FINAL GRADE: The GoDaddy.com Bowl was diverting enough. It had a lot of big and exciting plays, it stayed competitive through nearly 55 minutes, and there was a sideline interview with Danica Patrick in which she compared the atmosphere to the Indy 500. (The IRL folks are so happy for you on your move on to NASCAR, no doubt, Danica.) But there was no escaping the overwhelming feeling that this was, truly, a matchup between a 6-6 Sun Belt also-ran and the MAC team the Vegas bookies had still installed as a small underdog to them, being played in a city whose tourism commercial (featuring unflattering shots of a shipyard and a flotilla of tacky candy-colored faux-antebellum dresses) only emphasized that this was most assuredly the bowl season's equivalent of off-off-Broadway. It's hard to get too excited when the stakes seemed this low. Grade: C+
Posted on: January 4, 2011 6:01 pm
Edited on: January 4, 2011 6:09 pm
Posted by Jerry Hinnen
Typically, the College Football Blog covers either the hard news that matters or the goofy news that makes you laugh, and doesn't bother with the day-to-day, more run-of-the-mill stories inbetween.
But we're going to relay this one to you on Middle Tennessee State's week at the GoDaddy.com Bowl anyway, because so much of the public reaction to the smaller-rung bowls of the world seems to be either 1. there are too many of these bowls clogging up the schedule and demeaning the meaning of bowl games 2. the smaller teams playing these bowls can't afford them and should simply not go.
There's something to be said about the latter point -- ticket guarantees are a nasty bit of business on the part of the bowls, and indirectly on the ESPN megalith that keeps them in business -- but these arguments almost always miss the point that whatever the negatives, there's no question that there's a huge positive in how much the players involved appreciate the experience. As the story from the Murfreesboro (Tenn.) Daily News-Journal illustrates:
MTSU defensive lineman Jarrett Crittenton was excited about the team activities leading up to Thursday's GoDaddy.com Bowl .No, the news that various Blue Raiders are enjoying a tour of an old submarine and are looking forward to meeting Danica Patrick isn't going to shove Rich Rodriguez out of the headlines. But it's worth remembering anyway the next time some pundit or another suggests contracting a bowl out of existence; sure, there might be some benefits, but it's worth asking if they outweigh denying two teams of players who worked their tails off all season some modicum of reward, however meager the payoff of the GoDaddy.com Bowl might seem.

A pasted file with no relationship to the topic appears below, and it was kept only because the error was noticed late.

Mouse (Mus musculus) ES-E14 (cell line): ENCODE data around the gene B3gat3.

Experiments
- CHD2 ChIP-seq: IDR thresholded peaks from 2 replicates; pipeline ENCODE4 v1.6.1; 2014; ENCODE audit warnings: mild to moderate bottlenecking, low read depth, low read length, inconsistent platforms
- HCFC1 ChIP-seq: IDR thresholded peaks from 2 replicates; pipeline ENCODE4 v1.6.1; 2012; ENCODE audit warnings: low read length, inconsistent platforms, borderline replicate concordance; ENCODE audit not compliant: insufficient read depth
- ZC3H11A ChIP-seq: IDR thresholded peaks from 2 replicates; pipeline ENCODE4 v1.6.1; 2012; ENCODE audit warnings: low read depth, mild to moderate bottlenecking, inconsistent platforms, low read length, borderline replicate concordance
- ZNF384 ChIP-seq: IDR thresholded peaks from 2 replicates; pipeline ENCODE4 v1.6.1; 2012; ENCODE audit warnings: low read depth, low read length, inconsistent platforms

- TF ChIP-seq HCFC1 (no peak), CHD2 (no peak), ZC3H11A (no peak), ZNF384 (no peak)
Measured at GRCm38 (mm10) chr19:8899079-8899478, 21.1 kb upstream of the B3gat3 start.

Posted on: October 18, 2010 12:27 pm
Posted by Tom Fornelli
Whenever I've watched the GMAC Bowl -- and I watch it every year -- I can't help but think to myself "You know what this stellar matchup of teams from the MAC Conference and Sun Belt Conference needs? More stupid commercials with Danica Patrick in them. That would really put the whole ensemble together."
Well, I've finally gotten my wish. It was announced on Monday that GoDaddy.com would be taking over the title sponsorship of the GMAC Bowl in Mobile, Alabama, giving us the very first GoDaddy.com Bowl. Get excited, people!
"We're excited to have a powerhouse like Go Daddy behind Mobile's biggest event of the year," said GoDaddy.com Bowl President Jerry Silverstein . "Go Daddy stepped up big time for this sponsorship, which is good for all of us. Our bowl holds the record for the highest-scoring game in college football bowl game history. We are looking forward to another marquee match-up."
My only fear is that while the first half of the game will be shown on television, they'll then force all of us to go online to see the conclusion, and when we do, we'll all be severly disappointed.